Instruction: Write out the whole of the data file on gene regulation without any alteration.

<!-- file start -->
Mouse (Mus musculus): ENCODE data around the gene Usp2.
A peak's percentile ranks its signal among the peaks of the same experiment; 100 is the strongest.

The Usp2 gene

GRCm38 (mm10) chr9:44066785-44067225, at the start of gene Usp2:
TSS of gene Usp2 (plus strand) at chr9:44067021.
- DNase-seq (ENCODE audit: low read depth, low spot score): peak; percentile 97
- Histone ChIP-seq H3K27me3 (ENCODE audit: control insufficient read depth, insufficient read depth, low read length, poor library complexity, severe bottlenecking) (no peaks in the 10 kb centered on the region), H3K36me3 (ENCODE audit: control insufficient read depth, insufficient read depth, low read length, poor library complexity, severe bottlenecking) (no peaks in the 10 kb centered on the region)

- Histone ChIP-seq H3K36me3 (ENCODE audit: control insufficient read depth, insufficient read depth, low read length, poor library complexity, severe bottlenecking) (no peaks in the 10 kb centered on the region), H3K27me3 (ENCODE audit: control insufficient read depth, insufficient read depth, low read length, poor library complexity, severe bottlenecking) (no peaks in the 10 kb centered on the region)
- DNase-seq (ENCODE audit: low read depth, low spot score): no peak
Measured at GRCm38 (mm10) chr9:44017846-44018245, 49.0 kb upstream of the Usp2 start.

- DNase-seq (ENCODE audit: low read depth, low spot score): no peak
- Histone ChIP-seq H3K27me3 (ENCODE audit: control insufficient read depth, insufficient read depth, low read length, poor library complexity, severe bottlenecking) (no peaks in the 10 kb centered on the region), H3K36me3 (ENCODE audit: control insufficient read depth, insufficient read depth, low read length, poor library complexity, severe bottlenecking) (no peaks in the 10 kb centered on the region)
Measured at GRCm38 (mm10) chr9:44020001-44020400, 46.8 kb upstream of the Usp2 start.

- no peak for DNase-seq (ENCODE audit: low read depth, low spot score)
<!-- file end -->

Mouse (Mus musculus): ENCODE data around the gene Usp2.
A peak's percentile ranks its signal among the peaks of the same experiment; 100 is the strongest.

The Usp2 gene

GRCm38 (mm10) chr9:44066785-44067225, at the start of gene Usp2:
TSS of gene Usp2 (plus strand) at chr9:44067021.
- DNase-seq (ENCODE audit: low read depth, low spot score): peak; percentile 97
- Histone ChIP-seq H3K27me3 (ENCODE audit: control insufficient read depth, insufficient read depth, low read length, poor library complexity, severe bottlenecking) (no peaks in the 10 kb centered on the region), H3K36me3 (ENCODE audit: control insufficient read depth, insufficient read depth, low read length, poor library complexity, severe bottlenecking) (no peaks in the 10 kb centered on the region)

- Histone ChIP-seq H3K36me3 (ENCODE audit: control insufficient read depth, insufficient read depth, low read length, poor library complexity, severe bottlenecking) (no peaks in the 10 kb centered on the region), H3K27me3 (ENCODE audit: control insufficient read depth, insufficient read depth, low read length, poor library complexity, severe bottlenecking) (no peaks in the 10 kb centered on the region)
- DNase-seq (ENCODE audit: low read depth, low spot score): no peak
Measured at GRCm38 (mm10) chr9:44017846-44018245, 49.0 kb upstream of the Usp2 start.

- DNase-seq (ENCODE audit: low read depth, low spot score): no peak
- Histone ChIP-seq H3K27me3 (ENCODE audit: control insufficient read depth, insufficient read depth, low read length, poor library complexity, severe bottlenecking) (no peaks in the 10 kb centered on the region), H3K36me3 (ENCODE audit: control insufficient read depth, insufficient read depth, low read length, poor library complexity, severe bottlenecking) (no peaks in the 10 kb centered on the region)
Measured at GRCm38 (mm10) chr9:44020001-44020400, 46.8 kb upstream of the Usp2 start.

- no peak for DNase-seq (ENCODE audit: low read depth, low spot score)